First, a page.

Creating a life plan for your child might seem like a huge undertaking, but you can start small and use tools that will help make this process more streamlined and organized. Make sure to include all the people who are currently in your child’s life, make them a part of the plan and, most importantly, ask your child about their goals and visions for their future.
PCP is a way of helping individuals with disabilities to think about what they want now and in the future. It is a process where a group of people, including family, friends, and people who work with the individual who has a disability, come together to help identify life goals and create a plan to reach them. It is a collection of tools and approaches where planning is done with the individual who has a disability and not for them. Some of the tools used in PCP are PATH, MAPS, and Solution Circles.
PEATC – WAZE to Adulthood Fact Sheets
Being Involved in Person-Centered Planning for Students and Young Adults with Disabilities in Foster, Kinship, or Adoptive Families
Person-Centered Planning – Parent Fact Sheet (Spanish)
Person-Centered Planning – Youth Factsheet (Spanish)
Person-Centered Planning Fact Sheet – Youth (Visual) (Spanish)
The PATH starts with the dream and works backwards. Where do I want to be in 10 years? One year? What do I need to do now to prepare myself? A facilitator and a recorder guide you, your family, and other people of your choice through a creative, graphic planning process during which you identify your dreams, set goals and plan for how, with help from your circle, you will achieve those goals. An Action Plan is developed with specific steps to be taken on your plan. See the Information Sheet about the PATH Process. (Spanish)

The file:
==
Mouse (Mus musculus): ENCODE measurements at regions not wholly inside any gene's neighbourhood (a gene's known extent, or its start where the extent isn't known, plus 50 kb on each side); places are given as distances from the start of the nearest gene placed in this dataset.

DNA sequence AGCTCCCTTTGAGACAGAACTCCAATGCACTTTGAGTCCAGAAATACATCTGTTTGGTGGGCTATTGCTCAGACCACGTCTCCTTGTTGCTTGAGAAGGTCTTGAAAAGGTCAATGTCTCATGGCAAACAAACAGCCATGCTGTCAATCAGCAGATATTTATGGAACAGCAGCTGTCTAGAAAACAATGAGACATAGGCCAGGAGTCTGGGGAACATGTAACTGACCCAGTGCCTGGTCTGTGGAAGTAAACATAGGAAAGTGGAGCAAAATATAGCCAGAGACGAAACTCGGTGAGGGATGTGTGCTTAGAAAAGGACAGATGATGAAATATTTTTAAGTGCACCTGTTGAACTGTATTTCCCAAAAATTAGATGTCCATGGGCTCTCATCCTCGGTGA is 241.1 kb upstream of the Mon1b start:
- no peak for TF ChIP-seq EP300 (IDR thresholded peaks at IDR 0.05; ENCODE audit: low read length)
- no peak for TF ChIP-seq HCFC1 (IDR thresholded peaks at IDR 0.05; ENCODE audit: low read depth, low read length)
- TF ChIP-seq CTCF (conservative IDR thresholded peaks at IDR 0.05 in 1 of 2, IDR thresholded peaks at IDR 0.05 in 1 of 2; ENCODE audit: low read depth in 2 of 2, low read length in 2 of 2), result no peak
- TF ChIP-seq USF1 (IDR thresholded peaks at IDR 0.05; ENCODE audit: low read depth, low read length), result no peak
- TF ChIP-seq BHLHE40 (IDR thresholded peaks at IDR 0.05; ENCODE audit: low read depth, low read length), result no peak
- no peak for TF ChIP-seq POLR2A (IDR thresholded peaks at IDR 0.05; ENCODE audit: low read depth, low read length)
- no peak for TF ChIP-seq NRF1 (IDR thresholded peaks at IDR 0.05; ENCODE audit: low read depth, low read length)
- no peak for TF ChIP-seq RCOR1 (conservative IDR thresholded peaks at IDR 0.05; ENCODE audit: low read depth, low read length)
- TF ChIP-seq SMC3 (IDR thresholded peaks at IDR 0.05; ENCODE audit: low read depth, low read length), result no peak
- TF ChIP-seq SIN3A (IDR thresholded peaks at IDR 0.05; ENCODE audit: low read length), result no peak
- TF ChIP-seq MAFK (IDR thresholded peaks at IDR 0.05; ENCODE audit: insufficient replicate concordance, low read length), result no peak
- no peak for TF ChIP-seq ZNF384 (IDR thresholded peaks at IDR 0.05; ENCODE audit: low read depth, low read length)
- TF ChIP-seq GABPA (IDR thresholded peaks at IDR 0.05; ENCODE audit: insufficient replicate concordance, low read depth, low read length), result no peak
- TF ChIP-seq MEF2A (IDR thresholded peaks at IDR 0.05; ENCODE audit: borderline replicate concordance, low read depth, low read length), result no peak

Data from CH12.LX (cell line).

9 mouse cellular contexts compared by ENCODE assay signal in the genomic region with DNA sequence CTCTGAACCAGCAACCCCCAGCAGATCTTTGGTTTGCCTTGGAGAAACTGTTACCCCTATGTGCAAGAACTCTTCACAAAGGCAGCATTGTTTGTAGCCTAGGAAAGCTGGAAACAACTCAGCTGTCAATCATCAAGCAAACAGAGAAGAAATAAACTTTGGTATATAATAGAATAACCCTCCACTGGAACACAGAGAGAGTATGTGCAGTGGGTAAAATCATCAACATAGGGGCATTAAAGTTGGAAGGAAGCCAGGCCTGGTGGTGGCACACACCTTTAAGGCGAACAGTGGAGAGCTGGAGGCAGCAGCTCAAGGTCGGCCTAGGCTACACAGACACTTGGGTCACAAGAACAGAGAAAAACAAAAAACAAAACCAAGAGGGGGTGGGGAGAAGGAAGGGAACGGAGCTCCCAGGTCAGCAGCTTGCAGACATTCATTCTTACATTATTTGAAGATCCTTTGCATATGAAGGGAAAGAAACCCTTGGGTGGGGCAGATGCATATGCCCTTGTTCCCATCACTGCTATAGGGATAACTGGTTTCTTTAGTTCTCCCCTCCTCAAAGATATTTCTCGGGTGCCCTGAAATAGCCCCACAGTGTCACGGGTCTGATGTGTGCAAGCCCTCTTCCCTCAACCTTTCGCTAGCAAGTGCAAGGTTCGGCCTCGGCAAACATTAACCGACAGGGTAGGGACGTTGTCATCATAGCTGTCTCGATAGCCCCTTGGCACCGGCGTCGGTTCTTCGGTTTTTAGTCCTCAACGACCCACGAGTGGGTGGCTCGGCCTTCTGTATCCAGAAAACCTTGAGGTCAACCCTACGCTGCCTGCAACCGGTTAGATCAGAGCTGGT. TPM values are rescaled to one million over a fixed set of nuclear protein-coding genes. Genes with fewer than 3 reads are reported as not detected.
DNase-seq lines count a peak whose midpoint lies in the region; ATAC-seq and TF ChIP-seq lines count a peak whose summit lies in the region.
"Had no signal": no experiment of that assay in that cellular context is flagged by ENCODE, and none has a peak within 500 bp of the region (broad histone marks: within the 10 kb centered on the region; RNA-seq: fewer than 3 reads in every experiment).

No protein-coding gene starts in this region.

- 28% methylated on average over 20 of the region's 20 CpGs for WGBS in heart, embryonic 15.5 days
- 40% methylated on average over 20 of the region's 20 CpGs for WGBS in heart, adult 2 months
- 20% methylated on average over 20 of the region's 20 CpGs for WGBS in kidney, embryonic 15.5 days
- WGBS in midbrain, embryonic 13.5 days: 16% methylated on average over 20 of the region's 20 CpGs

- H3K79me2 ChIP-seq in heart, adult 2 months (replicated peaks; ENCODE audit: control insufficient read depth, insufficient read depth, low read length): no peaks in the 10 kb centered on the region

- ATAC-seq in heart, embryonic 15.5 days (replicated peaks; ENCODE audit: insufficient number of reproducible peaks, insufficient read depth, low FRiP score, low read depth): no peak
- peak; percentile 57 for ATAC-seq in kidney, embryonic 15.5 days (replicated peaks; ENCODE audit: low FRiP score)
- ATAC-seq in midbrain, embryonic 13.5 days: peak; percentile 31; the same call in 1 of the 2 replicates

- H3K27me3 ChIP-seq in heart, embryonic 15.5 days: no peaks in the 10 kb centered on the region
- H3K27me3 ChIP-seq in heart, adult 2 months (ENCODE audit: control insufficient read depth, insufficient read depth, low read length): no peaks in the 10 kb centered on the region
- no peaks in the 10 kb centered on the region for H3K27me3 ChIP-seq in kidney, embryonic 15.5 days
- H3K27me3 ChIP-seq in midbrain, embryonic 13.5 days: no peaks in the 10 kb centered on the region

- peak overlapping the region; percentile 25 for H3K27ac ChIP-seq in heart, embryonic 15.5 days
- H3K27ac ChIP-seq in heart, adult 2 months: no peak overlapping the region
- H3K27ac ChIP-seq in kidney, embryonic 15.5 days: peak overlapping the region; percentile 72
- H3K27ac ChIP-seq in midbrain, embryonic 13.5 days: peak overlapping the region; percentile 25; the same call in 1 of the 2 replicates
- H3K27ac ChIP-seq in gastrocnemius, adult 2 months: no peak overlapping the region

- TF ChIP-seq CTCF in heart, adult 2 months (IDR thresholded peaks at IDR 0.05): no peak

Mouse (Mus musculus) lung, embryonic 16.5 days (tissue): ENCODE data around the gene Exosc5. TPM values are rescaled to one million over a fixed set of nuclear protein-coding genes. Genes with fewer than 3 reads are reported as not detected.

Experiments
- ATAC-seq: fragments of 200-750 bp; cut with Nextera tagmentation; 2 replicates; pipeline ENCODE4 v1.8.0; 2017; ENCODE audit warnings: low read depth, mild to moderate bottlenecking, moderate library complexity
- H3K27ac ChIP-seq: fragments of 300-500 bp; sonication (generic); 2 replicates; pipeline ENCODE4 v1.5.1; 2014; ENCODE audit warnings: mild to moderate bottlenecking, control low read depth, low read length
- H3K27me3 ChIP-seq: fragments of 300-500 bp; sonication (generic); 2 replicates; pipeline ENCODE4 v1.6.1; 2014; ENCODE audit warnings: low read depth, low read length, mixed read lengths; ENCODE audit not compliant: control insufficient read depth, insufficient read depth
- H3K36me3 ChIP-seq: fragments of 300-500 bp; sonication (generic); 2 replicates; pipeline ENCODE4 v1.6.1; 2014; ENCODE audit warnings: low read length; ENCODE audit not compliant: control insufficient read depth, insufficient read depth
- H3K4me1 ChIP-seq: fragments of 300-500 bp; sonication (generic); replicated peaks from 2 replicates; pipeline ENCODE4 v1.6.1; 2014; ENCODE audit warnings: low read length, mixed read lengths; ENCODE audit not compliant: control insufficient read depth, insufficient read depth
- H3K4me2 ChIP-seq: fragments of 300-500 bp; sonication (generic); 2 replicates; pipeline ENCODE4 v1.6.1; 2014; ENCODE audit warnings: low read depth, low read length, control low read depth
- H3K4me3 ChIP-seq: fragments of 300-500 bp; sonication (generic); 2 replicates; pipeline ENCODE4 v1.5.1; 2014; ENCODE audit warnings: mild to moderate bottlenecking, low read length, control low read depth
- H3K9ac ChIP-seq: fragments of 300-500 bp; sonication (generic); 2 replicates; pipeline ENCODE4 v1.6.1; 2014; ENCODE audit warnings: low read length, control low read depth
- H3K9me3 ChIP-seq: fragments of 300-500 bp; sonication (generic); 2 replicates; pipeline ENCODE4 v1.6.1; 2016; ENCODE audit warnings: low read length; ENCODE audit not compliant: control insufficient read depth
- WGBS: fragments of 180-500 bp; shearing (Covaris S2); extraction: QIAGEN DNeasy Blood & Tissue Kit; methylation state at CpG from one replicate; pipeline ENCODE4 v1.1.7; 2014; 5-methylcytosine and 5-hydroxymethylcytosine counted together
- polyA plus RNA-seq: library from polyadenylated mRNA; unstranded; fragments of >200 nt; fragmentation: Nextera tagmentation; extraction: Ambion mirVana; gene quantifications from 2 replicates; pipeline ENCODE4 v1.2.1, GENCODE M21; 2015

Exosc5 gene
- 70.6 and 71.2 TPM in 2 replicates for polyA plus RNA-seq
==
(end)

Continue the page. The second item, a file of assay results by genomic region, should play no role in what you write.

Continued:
This is a planning process for people and organizations that begins with a story – the history. The focus person’s dream future is identified and a nightmare future (what the person with disability would hate to happen). MAPS require two skilled facilitators. Read More about MAPS
This is a short and powerful tool that takes no more than a half hour. About 5-9 people is the ideal number to have for a Solution Circle. There are clear rules that all participants must follow and a total of four main steps. Read More about Solution Circles
In order to control and direct their own lives based on informed decisions, youth with disabilities need to be included in all components of transition planning. The National Collaborative on Workforce and Disability for Youth (NCWD/Youth) has developed six Youth Tip Sheets to help young people think about transition issues.
My son Peter towers over me at 15 years old. The 6 foot 2 inch teenager is all charm and good looks. He played soccer, basketball, and wrestling through childhood, climbed mountains, jumped creeks, and slid down waterfalls. But he never conquered school. With ADHD and a Specific Learning Disability he struggled with all the paperwork, tests, agendas, and study guides. He also wrestled himself to get his emotional ability and impulses under control. Read More of Peter’s Story.